Wednesday, July 27, 2011

Hopewell Road Discovered by Captain Dache Reeves in 1934

Captain Dashe Reeves Discovered the Hopewell Road in 1934

                     The Hopewell Road begins, heading south at the Octagon in Newark, Ohio

    One of the sites that is scheduled to be investigated in the winter of 2012 are the physical remnants of what is called "The Great Hopewell Road."  The Hopewell Road was discovered by Captain Dache Reeves, of the U.S. Army Corps in 1934 using aerial photography.
      Squire and Davis, Ancient Monuments of the Mississippi Valley had traced the embankments two and a half miles south to the banks of Ramp Creek.
If you look at the above map of the Newark Earthworks, this is the remnant of the L shaped portion of the sacred via, that extends from the octagon. This is the best preserved portion of the Hopewell Road that extends south into area that were farmed for years.  Regardless, portions of this sacred via may still be visible in some areas.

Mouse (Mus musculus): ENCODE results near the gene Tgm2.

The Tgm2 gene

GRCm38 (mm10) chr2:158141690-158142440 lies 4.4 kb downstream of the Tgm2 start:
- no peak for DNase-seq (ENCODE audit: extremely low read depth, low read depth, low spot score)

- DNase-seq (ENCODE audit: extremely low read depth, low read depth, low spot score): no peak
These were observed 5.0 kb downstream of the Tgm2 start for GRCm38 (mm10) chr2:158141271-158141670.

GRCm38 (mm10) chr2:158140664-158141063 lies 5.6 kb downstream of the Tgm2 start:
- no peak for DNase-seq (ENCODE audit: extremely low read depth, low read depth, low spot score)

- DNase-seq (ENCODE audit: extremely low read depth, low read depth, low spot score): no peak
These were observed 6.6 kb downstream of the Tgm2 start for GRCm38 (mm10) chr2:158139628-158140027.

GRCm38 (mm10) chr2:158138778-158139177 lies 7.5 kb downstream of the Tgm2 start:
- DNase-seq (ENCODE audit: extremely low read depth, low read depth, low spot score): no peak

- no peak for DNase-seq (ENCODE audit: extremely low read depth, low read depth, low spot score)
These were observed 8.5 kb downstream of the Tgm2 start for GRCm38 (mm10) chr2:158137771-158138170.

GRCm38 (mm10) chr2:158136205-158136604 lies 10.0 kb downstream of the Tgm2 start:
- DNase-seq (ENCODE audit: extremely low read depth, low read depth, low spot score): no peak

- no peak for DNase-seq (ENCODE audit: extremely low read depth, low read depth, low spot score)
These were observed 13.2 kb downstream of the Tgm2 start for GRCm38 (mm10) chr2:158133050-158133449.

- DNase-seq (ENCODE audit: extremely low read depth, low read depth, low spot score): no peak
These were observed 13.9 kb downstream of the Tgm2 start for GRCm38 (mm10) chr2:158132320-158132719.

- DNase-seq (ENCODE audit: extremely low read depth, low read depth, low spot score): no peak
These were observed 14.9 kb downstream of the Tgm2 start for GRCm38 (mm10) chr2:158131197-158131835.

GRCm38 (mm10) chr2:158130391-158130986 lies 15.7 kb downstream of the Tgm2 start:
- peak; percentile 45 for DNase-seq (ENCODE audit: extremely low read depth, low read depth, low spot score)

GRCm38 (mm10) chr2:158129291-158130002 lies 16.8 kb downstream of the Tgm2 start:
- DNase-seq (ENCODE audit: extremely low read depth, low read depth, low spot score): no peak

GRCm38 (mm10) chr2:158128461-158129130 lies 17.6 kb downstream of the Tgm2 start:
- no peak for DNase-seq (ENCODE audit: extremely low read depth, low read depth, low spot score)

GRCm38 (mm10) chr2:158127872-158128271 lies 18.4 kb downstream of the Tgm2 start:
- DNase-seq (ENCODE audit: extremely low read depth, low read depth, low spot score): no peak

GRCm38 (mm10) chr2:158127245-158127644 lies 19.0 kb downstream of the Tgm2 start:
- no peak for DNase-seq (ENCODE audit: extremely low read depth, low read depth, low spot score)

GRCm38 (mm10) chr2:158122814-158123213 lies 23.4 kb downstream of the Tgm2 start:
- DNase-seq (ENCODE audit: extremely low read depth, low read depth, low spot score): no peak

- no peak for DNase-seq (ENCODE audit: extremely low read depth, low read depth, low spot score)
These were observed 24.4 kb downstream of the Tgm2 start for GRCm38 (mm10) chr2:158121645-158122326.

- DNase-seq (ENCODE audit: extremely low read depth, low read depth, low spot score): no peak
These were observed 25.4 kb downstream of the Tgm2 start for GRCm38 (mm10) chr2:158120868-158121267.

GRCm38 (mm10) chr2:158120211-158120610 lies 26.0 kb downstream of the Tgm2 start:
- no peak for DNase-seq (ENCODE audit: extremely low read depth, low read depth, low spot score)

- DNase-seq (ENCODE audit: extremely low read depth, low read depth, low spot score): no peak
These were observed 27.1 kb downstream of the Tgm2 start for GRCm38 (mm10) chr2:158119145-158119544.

Part of the Hopewell Road can be seen in the photo taken by Reeves in 1934.  The importance of this work is that it shows that the Adena Hopewell were skilled surveyors.

   The exciting thing about the reports of the "Great Hopewell Road" is that there should be places where you can see the two parallel burms from ground level.  Archaeologists know this but would never allow that information to be known to non archaeologists.